This week we are beginning our inquiry into section 9 of the Endangered Species Act (“ESA”) prohibiting the “taking” of an endangered species. As we will see, taking is defined very broadly and may even include harming an endangered species habitat. Section 9 applies not only to endangered species but also to threatened species. This prohibition against taking of endangered and threatened species however is not without exception. The most common exception is in the case of obtaining an incidental take permit. In such case a Habitat Conservation Plan (“HCP”) must be developed and is legally binding on both the government and the permit holder.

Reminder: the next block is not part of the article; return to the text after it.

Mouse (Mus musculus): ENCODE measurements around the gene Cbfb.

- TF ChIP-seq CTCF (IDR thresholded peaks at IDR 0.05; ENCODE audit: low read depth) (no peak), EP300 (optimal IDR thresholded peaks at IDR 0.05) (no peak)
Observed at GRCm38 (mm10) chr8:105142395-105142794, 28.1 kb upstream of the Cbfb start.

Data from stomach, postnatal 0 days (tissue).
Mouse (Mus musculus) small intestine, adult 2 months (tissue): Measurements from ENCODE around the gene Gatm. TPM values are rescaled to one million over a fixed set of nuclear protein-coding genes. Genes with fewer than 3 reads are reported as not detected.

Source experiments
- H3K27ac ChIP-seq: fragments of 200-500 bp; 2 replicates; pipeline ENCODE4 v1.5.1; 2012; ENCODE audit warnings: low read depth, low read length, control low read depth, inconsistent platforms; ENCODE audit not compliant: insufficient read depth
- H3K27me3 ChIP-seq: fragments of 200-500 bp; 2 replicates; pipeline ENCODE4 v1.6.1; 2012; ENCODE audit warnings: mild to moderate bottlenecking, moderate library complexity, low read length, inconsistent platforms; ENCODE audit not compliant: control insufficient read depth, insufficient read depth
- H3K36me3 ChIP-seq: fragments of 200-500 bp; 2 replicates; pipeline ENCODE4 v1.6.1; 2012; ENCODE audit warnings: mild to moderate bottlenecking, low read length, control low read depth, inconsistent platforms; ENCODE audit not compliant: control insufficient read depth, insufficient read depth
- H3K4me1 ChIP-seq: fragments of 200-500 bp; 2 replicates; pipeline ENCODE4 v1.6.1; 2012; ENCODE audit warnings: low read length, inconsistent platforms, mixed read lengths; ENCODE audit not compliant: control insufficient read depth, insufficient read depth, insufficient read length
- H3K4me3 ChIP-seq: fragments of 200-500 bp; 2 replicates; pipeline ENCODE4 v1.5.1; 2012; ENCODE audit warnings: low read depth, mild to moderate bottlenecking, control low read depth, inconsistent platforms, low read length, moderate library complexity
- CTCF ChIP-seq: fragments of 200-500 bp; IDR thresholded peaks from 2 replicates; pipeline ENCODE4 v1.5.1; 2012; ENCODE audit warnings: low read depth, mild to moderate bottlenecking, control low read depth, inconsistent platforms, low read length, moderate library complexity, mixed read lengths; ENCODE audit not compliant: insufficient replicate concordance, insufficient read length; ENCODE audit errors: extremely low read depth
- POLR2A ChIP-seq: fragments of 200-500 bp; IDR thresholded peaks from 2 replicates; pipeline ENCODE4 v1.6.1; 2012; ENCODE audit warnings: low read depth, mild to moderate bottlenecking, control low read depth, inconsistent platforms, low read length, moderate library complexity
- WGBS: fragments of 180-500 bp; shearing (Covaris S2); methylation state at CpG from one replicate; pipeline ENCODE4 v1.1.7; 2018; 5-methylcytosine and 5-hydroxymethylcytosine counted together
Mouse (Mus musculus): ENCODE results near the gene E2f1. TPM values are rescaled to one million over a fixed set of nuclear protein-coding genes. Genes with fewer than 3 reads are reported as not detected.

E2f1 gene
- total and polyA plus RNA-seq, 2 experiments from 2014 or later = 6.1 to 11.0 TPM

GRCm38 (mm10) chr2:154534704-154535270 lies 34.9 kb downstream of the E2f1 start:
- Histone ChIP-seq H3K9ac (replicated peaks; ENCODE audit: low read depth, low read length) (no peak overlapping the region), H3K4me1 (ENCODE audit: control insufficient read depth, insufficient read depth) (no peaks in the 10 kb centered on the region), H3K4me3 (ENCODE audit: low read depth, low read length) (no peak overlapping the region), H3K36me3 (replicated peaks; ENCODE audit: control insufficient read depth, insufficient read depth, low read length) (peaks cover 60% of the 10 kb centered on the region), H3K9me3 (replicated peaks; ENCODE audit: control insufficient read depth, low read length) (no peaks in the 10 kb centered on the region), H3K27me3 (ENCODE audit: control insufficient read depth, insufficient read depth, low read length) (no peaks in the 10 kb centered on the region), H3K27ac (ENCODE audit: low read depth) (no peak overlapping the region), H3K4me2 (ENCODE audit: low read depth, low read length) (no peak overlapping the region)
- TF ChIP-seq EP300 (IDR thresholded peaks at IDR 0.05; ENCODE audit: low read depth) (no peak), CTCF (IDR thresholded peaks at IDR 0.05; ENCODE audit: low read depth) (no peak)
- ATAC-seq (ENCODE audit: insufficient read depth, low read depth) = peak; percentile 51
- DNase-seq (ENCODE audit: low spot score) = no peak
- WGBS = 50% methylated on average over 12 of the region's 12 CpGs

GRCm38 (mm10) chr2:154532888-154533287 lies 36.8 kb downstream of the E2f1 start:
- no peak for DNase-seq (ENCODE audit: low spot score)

The law of takings under the ESA is currently the focus of legal action in our own backyard. Please see the link below of a news article describing how two bald eagles have nested on private property along Irondequoit Bay in Rochester. This is an active nest and the Eagles have produced a number of eaglets over the past few years. Accordingly, both state and federal officials have all but formally rejected any desire by the property owners to develop the land. As the article mentions, the property owners paid $1.5 million for the 16 acre parcel prior to the Eagles beginning to nest in the area. This is prime waterfront property adjacent to the property owners existing businesses. Development would require harvesting some timber and the building of roads. What do you think . . . taking or not? would an incidental take permit and corresponding HCP satisfy the goals of the FWS or the developer when he bought the property prior to the nesting?